Pubs and clubs can have 50 people. Why not church?

NSW group calls on state government to further ease restrictions

Some NSW Christians are lobbying the state government to allow churches to open their doors to gatherings of 50 people.

A petition titled “SOS (save our souls) – open up our churches” – signed by 2558 people so far – is being circulated on social media and by email, and will be targeted at MPs.

The petition was started by the NSW Reformers Christian lobby group (who also created the “Stand with Israel Folau” campaigns). It calls on government to allow believers “the freedom to worship together again as a whole congregation.”

“Unless we’re meeting physically, it’s not a church, not an assembly. Because that’s what church is about according to the Bible.” – Johnnie Li

It makes the argument that “whilst schools and shopping centres are considered essential and open to the public; churches remain unable to provide a place of worship to more than ten people at one time.”

The petition goes on to say: “Depriving Christians and non-believers from gathering/visiting churches with more than ten people inside whilst allowing more than ten people to gather in pubs and cafes is truly a disappointment.”

“Why can’t churches begin to operate at capacity again, with appropriate social distancing measures in place?

“We need to raise our voices and show our MPs that we as Christians want our churches to be treated equally to all other buildings in Australia.”

Pastor of Maroubra Presbyterian Church in east Sydney, Johnnie Li, has signed the petition. He also has shared it by email and on Facebook to encourage others to do the same.

“If restaurants can open up to 50 people, why can’t church open up to 50 people?” Li asks. He refers to the recent announcement by NSW Premier Gladys Berejiklian that from June 1, pubs, clubs and restaurants will be allowed to seat up to 50 patrons as COVID-19 restrictions ease.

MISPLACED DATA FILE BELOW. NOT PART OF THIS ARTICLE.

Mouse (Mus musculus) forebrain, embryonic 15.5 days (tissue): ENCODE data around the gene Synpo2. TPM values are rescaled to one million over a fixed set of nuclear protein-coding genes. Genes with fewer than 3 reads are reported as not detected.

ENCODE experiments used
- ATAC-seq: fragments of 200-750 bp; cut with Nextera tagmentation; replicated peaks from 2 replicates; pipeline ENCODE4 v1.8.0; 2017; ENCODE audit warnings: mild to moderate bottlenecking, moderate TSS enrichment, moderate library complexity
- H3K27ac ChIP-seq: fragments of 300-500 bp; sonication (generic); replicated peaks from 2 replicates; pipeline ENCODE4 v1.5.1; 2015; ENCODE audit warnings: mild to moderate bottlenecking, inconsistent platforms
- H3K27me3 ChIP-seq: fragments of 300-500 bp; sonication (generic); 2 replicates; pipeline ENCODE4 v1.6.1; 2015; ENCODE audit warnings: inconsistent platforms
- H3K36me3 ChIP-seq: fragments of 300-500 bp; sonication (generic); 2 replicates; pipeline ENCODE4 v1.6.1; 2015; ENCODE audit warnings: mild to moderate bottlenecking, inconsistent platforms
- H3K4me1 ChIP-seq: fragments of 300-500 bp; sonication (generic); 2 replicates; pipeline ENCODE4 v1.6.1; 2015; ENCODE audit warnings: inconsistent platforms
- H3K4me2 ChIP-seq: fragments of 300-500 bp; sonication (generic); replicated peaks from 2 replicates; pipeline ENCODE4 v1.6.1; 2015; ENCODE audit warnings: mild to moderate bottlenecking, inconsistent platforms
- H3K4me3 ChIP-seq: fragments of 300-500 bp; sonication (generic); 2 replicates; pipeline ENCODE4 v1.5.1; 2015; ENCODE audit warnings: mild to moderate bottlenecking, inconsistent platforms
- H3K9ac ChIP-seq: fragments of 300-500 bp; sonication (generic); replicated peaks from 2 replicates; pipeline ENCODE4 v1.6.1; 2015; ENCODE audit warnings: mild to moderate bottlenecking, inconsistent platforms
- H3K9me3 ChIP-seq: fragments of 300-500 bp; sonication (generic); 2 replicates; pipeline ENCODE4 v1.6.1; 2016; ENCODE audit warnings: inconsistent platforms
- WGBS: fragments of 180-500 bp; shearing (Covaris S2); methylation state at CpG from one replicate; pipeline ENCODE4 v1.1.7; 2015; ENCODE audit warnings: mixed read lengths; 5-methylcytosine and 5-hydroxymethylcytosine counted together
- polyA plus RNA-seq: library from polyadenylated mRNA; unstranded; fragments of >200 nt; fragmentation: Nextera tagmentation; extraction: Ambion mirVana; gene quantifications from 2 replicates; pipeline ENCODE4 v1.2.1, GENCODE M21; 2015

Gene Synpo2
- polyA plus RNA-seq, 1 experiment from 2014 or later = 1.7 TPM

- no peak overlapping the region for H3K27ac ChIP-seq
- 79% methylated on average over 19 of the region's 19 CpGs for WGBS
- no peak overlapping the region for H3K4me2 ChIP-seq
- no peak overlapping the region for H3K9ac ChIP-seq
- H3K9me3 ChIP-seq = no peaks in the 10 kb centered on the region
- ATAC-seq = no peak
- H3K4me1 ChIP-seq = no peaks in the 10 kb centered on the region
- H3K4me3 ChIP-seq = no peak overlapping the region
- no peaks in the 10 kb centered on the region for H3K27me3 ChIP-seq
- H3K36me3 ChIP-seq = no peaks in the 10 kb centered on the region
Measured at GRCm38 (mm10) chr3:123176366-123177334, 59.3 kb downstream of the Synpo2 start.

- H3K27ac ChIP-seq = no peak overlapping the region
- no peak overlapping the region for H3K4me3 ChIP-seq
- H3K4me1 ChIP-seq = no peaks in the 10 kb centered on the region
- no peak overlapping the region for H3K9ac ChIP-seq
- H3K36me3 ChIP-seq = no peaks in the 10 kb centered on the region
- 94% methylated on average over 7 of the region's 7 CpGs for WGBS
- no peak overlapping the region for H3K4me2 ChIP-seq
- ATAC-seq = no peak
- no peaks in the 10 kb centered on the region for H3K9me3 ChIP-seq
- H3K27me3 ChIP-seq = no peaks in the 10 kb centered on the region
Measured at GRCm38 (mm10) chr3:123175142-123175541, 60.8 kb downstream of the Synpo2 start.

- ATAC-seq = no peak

If this same allowance was made for churches, Li’s whole congregation – of just under 50 people – could return to meeting in person. While the church is currently running online, Li believes that physically meeting is crucial.

“Unless we’re meeting physically, it’s not a church, not an assembly. Because that is what church is about according to the Bible – [New Testament Greek word] ‘ecclesia‘ means assembly. If you can’t assemble, it’s not an assembly.”

“Is the state government saying it’s OK to drink and gamble but not to pray and worship?” – Michael Andjelkovic

Other community campaigners, such as Michael Andjelkovic in Liverpool, south Sydney, are going it alone but delivering the same message as the petition.

Regarding NSW’s incoming 50-people rule for pubs and clubs, Andjelkovic comments to Eternity: “But what about places of worship? Is the state government saying it’s OK to drink and gamble but not to pray and worship?”

He continues: “Clubs, pubs and restaurants provide food for our bellies but places of worship, our churches, provide food for the soul.”

Andjelkovic has written to his local MP, asking for “churches, temples and mosques” to also be opened to gatherings of 50 people “to attend liturgy, mass or for prayers in order to address their spiritual wellbeing.”

From June 1, Victoria will allow up to 20 people to gather in a church. Under the state’s Stage Three restrictions, “public gatherings, both indoor and outdoor, will increase to 20” and “private worship or small religious ceremonies increase to up to 20 people, plus people reasonably required for the ceremony.”

Weddings can also increase to 20 people, plus the celebrant and the couple. Funerals can increase to 50 people, as well as those conducting the funeral.

As some call for church services to resume with more numbers, even if up to 50 people were allowed to gather, that will require logistical gymnastics.

To meet the requirement for social distancing, individuals must have a space of four square metres each – as well as 1.5 metres between people.

According to the calculations of Michael Stead, Anglican Bishop of South Sydney, this means even some larger churches will struggle to fit many more than 50 people on the premises.

Stead estimates that for most churches, only 22 per cent of current maximum capacity may be filled.

Then there’s the challenges of safely signing in each person at the door, wiping down surfaces between gatherings, and safely serving food and beverages.